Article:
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January 1, 2007

As head of the Cristo Rey Network, he helps low-income kids get to college.

By Barbara Kantrowitz and Karen Springen

The best ideas are often bred in desperation. A decade ago, Father John Foley and his Jesuit colleagues were in the midst of creating a new college-prep high school for students from Chicago's Pilsen and Little Village neighborhoods, a low-income area largely populated by Mexican immigrants. Even finishing high school was a lofty goal for many of these youngsters; in the inner city, a 50 percent dropout rate is not unusual. Coming up with a curriculum that would turn likely dropouts into college grads was a major challenge, but figuring out how to pay for the school seemed an even bigger obstacle. Clearly, the parents could not afford much tuition. The church couldn't sustain it, either. The worthy project was in danger of failure before a single student had enrolled. So Foley turned to a management consultant he describes as "original in his thinking." Two weeks later, the consultant, Richard Murray, returned with the suggestion that the students themselves could pay for their education by working at local companies. "It was a brilliant idea," Foley says. "That was the birth of this whole thing."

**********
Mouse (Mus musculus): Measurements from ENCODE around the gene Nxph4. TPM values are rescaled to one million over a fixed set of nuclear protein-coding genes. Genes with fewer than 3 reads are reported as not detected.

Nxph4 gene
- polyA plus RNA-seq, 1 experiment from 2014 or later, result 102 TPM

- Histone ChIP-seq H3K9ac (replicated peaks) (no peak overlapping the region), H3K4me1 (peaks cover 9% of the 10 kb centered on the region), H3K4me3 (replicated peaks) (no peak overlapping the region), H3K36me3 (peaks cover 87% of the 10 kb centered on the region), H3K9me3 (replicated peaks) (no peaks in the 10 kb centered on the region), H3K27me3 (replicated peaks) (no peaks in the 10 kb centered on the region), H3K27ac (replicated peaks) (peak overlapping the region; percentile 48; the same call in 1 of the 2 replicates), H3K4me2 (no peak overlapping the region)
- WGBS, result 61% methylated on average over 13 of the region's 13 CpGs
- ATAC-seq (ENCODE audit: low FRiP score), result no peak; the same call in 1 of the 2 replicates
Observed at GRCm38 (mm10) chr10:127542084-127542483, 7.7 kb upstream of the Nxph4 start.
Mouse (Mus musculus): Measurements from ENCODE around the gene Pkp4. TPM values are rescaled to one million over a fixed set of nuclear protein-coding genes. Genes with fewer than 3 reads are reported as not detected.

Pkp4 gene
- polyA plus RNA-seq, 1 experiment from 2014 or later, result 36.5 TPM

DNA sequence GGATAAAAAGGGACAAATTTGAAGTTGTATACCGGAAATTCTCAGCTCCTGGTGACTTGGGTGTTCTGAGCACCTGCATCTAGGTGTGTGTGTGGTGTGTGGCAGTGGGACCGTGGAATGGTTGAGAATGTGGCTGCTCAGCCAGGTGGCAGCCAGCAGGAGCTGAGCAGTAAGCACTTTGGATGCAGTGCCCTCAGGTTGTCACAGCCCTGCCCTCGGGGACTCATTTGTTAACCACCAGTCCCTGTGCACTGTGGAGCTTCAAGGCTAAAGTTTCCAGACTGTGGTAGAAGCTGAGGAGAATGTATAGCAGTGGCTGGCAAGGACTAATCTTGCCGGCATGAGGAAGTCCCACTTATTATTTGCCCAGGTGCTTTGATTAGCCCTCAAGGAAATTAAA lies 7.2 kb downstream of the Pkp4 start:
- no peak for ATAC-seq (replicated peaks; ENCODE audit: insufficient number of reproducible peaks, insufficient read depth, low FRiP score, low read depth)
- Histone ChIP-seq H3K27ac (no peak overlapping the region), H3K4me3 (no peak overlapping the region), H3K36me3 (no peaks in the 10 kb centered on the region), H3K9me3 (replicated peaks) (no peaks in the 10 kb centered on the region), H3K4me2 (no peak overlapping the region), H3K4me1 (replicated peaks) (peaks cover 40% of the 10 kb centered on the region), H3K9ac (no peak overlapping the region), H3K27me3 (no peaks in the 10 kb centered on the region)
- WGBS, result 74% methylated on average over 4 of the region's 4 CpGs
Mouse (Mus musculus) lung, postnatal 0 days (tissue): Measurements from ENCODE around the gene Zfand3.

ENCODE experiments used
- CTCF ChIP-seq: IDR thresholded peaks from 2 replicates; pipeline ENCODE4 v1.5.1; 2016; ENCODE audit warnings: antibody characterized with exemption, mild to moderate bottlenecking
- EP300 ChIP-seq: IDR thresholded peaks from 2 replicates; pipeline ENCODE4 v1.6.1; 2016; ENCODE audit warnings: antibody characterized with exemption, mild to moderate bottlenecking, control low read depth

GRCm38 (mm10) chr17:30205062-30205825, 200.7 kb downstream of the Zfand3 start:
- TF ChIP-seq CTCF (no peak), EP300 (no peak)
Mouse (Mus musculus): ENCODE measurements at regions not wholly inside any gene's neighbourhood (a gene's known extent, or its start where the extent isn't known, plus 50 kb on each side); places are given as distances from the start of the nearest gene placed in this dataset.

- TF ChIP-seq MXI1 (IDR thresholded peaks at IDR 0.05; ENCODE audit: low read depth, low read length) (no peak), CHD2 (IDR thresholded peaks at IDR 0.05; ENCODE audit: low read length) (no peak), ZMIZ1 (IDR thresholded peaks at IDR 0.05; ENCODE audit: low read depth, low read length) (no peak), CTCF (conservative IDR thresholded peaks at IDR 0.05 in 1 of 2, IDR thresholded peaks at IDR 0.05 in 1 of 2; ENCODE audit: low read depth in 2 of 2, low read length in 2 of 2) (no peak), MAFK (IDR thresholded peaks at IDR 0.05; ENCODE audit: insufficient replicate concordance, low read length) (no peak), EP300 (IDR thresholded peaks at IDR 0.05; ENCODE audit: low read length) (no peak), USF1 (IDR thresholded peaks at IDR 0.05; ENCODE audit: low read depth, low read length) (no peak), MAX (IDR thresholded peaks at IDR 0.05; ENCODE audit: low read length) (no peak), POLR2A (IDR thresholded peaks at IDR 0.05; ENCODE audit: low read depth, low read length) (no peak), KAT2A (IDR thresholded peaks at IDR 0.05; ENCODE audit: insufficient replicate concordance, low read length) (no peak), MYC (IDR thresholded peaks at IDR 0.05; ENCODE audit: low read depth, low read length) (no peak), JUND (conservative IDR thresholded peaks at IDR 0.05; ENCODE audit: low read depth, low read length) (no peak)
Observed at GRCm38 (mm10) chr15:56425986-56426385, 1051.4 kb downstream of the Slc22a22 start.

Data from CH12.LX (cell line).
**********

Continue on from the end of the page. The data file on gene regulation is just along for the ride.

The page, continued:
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Photo Credit: Jesse Chehak for Newsweek

© 2007